- Second airport bomber identified as Paris attacks suspect
- Mariah Carey cancels concert planned for Sunday in Brussels
Belgian special police forces shot a suspect in the Brussels suicide attacks during a frantic day of house raids as counter-terrorism probes advanced in several European countries amid fears of further assaults.
The man shown with a leg wound on amateur videos in Brussels was among nine people taken into custody late Thursday and Friday in the Belgian capital, which is on edge after the murder of 31 people on Tuesday. The video also showed a small girl being coaxed away from the scene.
Belgian prosecutors said DNA analysis confirmed that the second suicide bomber in the Brussels airport departure hall was Najim Laachraoui, who was also sought in connection with the Paris attacks in November. His DNA was also found on explosive devices used at the Bataclan concert hall and the Stade de France, targets of the Nov. 13 assaults, prosecutors said.
U.S. Secretary of State John Kerry, who visited Brussels on Friday to commemorate the victims, said setbacks that Islamic State is suffering on the battlefield in Syria and Iraq are driving the fundamentalist group to escalate its offensive against civilians in Europe.
French President Francois Hollande warned that even if the terrorism network behind the attacks in Paris and Brussels “is being wiped out, there’s still a threat weighing on us,” Agence France-Presse reported. “We know there are other networks,” Hollande said Friday evening in Paris.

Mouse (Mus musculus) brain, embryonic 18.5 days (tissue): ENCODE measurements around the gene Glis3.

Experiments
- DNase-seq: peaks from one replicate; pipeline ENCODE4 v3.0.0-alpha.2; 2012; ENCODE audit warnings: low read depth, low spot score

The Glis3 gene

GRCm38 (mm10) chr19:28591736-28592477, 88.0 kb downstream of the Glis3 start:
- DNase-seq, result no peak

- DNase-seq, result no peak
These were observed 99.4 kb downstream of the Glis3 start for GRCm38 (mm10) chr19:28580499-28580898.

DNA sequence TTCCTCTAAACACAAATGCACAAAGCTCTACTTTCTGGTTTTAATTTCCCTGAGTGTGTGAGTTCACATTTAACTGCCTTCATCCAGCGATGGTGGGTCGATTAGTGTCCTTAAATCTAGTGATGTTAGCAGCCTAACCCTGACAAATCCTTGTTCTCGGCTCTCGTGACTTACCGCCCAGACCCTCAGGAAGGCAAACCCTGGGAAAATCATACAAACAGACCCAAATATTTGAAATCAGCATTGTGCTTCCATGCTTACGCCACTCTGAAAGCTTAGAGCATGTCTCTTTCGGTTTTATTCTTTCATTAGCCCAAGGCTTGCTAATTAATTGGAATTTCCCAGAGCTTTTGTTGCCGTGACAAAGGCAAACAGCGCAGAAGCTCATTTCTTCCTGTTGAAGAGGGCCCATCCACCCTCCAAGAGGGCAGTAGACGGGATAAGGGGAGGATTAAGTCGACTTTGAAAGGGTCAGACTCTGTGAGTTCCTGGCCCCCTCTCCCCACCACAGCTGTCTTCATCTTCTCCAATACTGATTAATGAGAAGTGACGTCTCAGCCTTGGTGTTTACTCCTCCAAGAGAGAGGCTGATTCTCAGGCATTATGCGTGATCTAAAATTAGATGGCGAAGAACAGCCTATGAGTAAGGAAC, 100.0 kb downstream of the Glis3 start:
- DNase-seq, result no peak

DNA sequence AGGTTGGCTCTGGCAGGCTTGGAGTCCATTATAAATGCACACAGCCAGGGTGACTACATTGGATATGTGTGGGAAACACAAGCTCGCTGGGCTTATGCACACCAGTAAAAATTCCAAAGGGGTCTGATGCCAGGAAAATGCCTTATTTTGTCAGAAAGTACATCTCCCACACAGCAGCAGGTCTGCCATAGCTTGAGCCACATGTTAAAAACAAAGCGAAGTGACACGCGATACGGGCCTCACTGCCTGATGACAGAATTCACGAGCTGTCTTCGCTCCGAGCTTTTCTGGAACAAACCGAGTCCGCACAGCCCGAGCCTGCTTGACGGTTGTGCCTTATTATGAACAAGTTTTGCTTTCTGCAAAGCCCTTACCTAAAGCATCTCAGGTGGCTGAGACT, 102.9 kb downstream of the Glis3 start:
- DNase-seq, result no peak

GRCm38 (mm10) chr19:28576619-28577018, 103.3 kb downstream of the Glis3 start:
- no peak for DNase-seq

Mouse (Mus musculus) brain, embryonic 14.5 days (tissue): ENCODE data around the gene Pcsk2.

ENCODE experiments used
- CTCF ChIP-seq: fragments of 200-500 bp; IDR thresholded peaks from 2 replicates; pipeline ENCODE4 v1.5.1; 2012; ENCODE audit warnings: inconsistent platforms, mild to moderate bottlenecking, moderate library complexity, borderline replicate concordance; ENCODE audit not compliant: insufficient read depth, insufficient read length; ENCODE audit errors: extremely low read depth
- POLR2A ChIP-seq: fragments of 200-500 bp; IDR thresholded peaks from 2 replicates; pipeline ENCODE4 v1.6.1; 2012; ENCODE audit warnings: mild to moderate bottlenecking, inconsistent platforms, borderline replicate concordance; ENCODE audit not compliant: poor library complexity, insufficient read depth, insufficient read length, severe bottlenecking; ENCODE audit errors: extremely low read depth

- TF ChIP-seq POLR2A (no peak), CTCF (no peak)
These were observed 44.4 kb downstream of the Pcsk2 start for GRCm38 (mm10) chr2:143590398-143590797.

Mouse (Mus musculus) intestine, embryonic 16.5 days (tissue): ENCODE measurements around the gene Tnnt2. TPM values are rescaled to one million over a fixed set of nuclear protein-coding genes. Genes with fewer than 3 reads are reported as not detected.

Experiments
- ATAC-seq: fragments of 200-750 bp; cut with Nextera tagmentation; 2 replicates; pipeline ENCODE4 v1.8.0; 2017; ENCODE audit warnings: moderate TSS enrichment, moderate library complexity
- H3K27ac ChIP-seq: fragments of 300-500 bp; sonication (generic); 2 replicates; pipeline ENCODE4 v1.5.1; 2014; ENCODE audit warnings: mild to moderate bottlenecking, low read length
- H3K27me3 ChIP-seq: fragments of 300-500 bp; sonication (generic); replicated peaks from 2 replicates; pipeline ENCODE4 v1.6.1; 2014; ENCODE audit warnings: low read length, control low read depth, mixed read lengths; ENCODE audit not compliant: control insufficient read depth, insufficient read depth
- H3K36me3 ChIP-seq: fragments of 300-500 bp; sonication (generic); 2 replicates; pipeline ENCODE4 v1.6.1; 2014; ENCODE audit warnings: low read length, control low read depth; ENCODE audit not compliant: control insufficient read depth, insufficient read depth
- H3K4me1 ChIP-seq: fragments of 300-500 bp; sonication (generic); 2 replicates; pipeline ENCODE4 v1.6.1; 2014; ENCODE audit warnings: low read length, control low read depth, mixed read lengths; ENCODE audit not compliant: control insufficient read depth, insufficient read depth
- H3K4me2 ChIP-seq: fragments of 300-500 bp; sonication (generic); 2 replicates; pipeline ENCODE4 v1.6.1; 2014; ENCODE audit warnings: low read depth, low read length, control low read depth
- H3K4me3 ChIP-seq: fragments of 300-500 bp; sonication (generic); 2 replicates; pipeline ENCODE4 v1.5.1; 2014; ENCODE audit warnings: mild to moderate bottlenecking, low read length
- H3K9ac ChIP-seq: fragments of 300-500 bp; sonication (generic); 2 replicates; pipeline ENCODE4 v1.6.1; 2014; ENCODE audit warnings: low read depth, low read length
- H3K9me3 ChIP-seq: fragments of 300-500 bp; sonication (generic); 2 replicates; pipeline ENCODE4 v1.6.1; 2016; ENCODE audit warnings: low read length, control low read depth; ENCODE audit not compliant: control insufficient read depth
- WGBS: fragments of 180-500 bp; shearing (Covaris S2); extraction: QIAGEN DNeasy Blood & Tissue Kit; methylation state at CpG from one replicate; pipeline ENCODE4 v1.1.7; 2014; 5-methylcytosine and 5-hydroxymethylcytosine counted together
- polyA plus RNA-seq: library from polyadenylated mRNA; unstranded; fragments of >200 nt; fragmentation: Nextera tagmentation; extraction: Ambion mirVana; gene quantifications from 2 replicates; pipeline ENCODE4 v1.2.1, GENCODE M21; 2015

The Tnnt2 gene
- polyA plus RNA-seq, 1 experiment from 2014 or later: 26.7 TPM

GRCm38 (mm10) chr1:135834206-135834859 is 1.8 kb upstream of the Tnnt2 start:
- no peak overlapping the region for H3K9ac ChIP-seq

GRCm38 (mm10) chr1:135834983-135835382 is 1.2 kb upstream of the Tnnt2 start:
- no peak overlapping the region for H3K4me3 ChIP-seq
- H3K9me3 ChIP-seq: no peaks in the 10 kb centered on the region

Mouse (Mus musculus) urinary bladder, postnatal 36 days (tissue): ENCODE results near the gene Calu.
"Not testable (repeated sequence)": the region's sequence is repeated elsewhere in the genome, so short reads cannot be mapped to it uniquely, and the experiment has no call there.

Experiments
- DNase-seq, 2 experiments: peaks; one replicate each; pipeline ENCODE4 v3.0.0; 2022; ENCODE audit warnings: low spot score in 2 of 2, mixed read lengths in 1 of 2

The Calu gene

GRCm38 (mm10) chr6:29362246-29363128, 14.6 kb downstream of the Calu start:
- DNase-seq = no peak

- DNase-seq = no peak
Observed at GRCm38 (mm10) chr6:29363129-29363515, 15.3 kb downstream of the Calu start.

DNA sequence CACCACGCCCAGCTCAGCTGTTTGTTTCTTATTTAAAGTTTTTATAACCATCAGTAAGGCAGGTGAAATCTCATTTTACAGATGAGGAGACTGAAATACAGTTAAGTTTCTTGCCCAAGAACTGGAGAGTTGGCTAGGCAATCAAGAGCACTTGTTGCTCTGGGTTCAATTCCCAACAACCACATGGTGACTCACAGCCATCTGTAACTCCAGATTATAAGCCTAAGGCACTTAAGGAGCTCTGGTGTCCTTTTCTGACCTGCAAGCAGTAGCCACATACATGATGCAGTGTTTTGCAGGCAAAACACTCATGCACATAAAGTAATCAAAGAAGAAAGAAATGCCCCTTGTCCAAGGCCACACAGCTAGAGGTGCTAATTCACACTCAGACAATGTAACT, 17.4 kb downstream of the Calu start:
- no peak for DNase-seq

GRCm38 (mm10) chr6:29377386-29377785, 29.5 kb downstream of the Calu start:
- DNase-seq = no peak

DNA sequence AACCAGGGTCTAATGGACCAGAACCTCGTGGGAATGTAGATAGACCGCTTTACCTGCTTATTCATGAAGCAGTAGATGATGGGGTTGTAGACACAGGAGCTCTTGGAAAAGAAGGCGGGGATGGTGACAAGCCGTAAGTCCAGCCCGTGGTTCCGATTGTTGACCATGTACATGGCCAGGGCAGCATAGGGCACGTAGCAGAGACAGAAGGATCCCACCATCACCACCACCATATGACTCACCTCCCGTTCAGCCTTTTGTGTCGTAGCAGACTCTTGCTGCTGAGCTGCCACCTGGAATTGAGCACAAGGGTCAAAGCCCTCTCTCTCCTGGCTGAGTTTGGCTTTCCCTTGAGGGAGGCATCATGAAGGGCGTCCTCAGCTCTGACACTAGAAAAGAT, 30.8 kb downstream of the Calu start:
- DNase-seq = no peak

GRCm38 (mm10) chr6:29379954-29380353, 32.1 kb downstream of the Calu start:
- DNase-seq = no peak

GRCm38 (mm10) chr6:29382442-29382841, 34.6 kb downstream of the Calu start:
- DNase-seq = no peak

Amid the warnings that Islamic State is poised to strike again in European cities, singer Mariah Carey canceled a concert planned for Sunday in Brussels. Carey was scheduled to perform at an arena in the borough of Forest, where a gunman was killed in an earlier counter-terrorism raid on March 15.
The identity of the man detained in the Schaerbeek district of Brussels on Friday wasn’t disclosed. Bernard Clerfayt, Schaerbeek mayor, told broadcaster RTBF that the suspect was linked to the March 22 attacks at the airport and a downtown subway station. Agence France-Presse reported a connection to a plot foiled on Thursday in suburban Paris.
German police arrested two men in connection with the Brussels attacks, in the Giessen and Dusseldorf regions, Spiegel reported without saying how it obtained information.
Belgian Justice Minister Koen Geens said Paris attacks suspect Salah Abdeslam, in Belgian custody since March 18, has stopped talking to investigators since the March 22 attacks.
Six of the nine people detained in the latest Brussels sweep remained in custody. One who was identified by prosecutors as Faycal C. may have been the man in a cream-colored jacket seen leaving the airport on security cameras, Le Soir newspaper reported.